Coke pulls #MakeItHappy Twitter campaign after it was duped into quoting Hitler's Mein Kampf

Mein coke catGawkerThis Coke tweet repurposed the text: ‘When the territory of the REICH embraces all the Germans and finds itself unable to assure them a livelihood’ into a cat playing the drums.

Coca-Cola has been forced to suspend its automated tweet #MakeItHappy campaign — designed to transform mean tweets and negativity on the internet into cute images — after it was tricked into quoting Adolf Hitler’s Mein Kampf, Adweek reports.

The campaign launched during The Super Bowl last weekend with a 60-second commercial, “focusing on the importance of injecting happiness into the internet,” according to a press release from the company.

The wider push asked Twitter users to send the brand negative tweets using a #MakeItHappy hashtag. The brand then transformed the tweets into art images using ASCII lettering code.

But after seeing that Coke had turned the “Fourteen Words” white nationalism slogan into a cute dog, tech blog Gawker decided to have some fun with the campaign.

Gawker’s editorial labs director Adam Pash created a @MeinCoke Twitter bot, under the name “A.H.” and began tweeting passages of the book’s text. Sure enough, Coke did. Reams of tweets followed, featuring ASCII images of cute cartoon characters like a cat playing drums and a happy-looking burger.

The tweets have now been deleted, but Gawker managed to catch some screengrabs, like this one.

Gawker had tweeted: “German-Austria must be restored to the great German Motherland. And not indeed on any grounds of economic calculation whatsoever. No, no.”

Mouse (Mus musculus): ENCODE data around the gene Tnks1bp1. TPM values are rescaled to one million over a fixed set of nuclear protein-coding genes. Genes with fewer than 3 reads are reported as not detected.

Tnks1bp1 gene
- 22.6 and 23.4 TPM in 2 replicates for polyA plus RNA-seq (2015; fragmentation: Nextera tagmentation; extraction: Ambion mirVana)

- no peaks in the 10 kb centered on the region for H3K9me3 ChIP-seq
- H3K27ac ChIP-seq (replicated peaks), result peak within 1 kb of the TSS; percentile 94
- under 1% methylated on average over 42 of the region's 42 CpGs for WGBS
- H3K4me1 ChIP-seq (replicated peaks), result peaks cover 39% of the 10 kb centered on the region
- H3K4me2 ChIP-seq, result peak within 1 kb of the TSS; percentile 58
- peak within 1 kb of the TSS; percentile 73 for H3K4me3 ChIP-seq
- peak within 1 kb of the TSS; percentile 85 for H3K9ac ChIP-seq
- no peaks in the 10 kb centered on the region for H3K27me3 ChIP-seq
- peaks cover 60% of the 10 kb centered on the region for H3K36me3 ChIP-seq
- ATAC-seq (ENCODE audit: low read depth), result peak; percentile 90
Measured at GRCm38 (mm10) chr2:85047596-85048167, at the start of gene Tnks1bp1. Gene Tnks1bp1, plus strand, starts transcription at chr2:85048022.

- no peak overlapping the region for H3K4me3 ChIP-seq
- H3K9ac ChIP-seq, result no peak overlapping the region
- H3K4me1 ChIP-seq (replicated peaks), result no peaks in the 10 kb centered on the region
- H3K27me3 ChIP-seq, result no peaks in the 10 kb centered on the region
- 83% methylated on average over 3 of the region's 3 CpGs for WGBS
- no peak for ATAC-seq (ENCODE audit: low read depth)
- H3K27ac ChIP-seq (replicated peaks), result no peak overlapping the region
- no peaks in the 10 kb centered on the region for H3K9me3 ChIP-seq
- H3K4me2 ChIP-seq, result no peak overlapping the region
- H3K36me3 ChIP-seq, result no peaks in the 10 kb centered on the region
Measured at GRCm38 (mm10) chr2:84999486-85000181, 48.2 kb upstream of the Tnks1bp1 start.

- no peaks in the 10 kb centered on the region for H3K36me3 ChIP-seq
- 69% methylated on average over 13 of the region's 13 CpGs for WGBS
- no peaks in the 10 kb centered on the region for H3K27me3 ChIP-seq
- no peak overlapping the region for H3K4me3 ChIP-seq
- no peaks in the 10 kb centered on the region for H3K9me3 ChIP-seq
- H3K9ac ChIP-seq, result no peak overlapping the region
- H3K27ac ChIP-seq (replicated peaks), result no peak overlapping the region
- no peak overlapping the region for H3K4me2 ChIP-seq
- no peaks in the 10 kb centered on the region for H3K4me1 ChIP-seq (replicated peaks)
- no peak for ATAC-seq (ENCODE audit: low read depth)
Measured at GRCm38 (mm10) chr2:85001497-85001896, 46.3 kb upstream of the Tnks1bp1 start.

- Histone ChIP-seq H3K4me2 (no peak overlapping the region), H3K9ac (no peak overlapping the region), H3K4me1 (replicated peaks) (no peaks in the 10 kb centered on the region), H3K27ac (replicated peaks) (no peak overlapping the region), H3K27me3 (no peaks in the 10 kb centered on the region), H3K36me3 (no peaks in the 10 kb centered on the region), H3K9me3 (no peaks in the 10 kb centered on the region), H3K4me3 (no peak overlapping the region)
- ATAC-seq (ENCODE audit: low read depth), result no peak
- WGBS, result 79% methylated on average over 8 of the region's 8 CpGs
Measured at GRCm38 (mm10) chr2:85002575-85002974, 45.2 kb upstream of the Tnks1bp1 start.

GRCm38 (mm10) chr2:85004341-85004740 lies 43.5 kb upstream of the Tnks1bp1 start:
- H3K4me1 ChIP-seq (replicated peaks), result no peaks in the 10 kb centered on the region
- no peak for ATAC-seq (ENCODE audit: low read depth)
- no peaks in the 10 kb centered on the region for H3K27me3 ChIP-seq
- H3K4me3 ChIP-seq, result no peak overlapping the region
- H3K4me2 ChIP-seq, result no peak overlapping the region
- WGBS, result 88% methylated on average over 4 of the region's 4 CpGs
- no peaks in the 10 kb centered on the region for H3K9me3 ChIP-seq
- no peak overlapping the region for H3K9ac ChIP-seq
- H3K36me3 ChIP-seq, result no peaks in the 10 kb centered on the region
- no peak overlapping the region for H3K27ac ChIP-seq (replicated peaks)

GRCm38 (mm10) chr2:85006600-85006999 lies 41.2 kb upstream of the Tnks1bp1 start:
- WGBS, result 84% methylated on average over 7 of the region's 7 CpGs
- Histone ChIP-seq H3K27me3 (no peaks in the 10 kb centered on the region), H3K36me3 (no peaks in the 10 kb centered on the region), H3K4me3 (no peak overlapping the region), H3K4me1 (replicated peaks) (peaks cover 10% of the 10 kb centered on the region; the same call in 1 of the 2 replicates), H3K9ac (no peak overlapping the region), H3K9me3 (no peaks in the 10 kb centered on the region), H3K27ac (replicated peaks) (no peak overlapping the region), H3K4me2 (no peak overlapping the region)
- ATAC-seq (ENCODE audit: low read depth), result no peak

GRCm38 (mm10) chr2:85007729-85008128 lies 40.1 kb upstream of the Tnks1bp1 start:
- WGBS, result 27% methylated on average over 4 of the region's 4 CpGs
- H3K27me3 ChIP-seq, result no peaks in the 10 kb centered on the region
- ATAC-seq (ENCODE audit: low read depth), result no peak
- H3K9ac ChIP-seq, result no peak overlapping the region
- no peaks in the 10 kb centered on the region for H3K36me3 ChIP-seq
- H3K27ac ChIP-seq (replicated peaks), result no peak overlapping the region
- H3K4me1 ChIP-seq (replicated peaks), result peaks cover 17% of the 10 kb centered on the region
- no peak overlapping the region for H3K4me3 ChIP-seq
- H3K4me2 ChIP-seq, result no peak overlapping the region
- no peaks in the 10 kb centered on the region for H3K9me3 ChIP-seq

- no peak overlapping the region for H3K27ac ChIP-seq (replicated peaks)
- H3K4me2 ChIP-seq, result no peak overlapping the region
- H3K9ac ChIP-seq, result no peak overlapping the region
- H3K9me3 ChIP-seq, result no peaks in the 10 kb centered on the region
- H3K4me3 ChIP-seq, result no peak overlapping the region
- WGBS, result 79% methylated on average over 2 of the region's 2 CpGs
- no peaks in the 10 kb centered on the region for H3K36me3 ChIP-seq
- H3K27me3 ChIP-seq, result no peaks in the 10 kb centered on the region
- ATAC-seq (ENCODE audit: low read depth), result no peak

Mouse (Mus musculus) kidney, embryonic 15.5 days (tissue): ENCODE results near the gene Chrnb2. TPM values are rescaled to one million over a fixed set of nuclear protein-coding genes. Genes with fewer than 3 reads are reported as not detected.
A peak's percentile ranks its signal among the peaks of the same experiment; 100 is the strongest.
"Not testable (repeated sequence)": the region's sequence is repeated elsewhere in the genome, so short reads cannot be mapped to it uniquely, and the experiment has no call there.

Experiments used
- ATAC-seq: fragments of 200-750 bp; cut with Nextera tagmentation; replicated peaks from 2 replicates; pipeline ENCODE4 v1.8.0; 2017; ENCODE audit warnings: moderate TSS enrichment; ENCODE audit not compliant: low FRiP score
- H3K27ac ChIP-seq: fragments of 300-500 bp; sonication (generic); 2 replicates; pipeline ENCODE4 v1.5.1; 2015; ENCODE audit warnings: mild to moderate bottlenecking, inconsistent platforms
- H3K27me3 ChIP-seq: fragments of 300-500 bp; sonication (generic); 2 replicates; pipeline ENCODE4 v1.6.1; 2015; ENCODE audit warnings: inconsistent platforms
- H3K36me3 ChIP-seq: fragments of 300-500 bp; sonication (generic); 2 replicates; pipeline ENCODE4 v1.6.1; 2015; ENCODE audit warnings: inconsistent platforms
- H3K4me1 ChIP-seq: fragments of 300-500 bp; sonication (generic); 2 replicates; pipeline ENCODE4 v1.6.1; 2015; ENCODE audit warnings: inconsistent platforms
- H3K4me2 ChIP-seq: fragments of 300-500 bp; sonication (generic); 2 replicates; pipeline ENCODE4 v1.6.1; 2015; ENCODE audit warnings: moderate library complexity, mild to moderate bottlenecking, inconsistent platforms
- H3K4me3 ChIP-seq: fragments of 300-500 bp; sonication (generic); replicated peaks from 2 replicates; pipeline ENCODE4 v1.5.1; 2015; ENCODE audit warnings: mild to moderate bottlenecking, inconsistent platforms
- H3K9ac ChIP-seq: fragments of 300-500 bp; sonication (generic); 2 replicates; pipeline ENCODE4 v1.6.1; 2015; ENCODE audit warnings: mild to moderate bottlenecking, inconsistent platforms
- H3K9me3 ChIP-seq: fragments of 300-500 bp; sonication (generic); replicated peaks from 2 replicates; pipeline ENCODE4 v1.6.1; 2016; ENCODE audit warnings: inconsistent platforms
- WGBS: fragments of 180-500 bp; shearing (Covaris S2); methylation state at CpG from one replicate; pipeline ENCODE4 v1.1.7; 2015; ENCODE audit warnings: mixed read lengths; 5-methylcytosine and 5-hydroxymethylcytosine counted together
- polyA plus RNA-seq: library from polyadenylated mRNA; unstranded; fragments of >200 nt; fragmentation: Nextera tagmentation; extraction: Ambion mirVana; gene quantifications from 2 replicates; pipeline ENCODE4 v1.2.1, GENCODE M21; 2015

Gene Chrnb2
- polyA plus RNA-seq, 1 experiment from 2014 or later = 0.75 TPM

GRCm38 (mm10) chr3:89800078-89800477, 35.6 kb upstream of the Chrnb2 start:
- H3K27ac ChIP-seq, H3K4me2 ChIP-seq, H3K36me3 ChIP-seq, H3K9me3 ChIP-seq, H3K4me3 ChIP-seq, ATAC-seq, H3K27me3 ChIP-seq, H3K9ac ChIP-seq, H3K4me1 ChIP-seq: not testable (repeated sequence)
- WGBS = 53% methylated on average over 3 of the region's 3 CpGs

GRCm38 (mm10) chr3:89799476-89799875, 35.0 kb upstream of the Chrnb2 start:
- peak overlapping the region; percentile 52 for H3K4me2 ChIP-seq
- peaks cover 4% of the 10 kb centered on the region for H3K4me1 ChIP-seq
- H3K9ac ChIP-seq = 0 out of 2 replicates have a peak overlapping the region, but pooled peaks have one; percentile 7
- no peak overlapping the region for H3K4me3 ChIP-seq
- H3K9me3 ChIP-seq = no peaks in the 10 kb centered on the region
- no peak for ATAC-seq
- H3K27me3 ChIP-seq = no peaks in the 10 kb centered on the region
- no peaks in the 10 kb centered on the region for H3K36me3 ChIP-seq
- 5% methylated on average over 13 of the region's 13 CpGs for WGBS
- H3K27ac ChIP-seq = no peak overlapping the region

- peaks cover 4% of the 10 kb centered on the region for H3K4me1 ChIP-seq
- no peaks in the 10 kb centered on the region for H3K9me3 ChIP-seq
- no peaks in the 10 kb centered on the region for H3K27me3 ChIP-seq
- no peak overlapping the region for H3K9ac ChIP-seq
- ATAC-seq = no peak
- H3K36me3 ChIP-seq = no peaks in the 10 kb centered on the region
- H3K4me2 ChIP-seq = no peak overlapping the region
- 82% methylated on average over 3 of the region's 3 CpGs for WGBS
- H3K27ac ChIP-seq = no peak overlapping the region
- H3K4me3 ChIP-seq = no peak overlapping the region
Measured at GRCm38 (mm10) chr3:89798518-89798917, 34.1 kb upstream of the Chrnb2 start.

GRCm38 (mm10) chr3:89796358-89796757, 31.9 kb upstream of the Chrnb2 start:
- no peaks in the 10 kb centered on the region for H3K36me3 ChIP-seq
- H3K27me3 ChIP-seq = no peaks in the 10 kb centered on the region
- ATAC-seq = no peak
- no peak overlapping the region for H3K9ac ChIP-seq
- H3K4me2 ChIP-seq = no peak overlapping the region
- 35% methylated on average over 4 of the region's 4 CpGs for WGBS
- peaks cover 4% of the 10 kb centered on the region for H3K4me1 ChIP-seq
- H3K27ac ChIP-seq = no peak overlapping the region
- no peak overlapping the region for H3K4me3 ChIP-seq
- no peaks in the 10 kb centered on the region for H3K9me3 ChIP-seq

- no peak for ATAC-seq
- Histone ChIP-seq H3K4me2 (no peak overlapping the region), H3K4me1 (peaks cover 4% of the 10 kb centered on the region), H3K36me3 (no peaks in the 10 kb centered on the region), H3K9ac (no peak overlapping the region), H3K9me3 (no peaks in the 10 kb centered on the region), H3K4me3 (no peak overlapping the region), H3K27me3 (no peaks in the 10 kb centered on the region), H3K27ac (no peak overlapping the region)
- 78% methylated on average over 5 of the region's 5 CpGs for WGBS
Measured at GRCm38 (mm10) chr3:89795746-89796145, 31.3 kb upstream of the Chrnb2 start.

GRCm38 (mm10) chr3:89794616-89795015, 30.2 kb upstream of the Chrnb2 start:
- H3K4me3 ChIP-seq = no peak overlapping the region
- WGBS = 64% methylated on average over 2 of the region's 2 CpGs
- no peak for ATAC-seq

Coca-Cola provided Adweek with this statement: The #MakeItHappy message is simple: The Internet is what we make it, and we hoped to inspire people to make it a more positive place. It’s unfortunate that Gawker is trying to turn this campaign into something that it isn’t. Building a bot that attempts to spread hate through #MakeItHappy is a perfect example of the pervasive online negativity Coca-Cola wanted to address with this campaign.”

Business Insider has contacted Coke to ask whether, after a brief suspension, the campaign will return with stricter filters.

In spite of the campaign’s sentiments, it seems odd that Coke did not prepare for such sabotage. Its Share A Coke campaign for example, which allowed customers to order a bottle with their name on the label at special events and from the internet, had an extensive list of offensive words blocked from being printed. That memorably omitted the word “gay” from being chosen on its website in South Africa. Coke later revised the tool to include the word, following backlash from consumers.

Here’s Coke’s Super Bowl ad, promoting its quest to bring more positivity to the internet:

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